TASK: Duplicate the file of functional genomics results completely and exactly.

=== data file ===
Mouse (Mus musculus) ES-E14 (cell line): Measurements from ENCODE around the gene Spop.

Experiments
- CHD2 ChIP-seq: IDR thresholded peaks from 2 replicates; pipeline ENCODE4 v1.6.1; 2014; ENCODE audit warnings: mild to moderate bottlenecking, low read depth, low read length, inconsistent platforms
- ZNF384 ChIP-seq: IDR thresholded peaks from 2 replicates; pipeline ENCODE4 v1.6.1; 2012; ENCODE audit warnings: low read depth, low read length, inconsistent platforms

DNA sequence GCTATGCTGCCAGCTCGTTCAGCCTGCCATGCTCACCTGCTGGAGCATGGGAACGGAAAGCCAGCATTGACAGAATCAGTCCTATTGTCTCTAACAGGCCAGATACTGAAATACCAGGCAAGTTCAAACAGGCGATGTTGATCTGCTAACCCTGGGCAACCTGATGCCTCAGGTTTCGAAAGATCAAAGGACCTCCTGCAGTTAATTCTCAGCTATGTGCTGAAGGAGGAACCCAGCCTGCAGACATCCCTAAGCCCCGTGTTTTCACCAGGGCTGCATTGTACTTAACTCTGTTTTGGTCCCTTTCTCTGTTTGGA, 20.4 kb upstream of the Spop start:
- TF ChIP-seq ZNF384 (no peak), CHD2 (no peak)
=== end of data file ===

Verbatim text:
Mouse (Mus musculus) ES-E14 (cell line): Measurements from ENCODE around the gene Spop.

Experiments
- CHD2 ChIP-seq: IDR thresholded peaks from 2 replicates; pipeline ENCODE4 v1.6.1; 2014; ENCODE audit warnings: mild to moderate bottlenecking, low read depth, low read length, inconsistent platforms
- ZNF384 ChIP-seq: IDR thresholded peaks from 2 replicates; pipeline ENCODE4 v1.6.1; 2012; ENCODE audit warnings: low read depth, low read length, inconsistent platforms

DNA sequence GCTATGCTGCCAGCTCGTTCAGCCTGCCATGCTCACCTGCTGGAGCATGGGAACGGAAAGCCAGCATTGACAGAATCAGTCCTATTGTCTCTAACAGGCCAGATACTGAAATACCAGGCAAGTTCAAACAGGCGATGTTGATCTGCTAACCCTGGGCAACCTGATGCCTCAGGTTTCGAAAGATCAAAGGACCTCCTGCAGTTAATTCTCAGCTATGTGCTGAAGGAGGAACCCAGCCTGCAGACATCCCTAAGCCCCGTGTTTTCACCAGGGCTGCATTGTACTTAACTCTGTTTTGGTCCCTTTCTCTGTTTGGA, 20.4 kb upstream of the Spop start:
- TF ChIP-seq ZNF384 (no peak), CHD2 (no peak)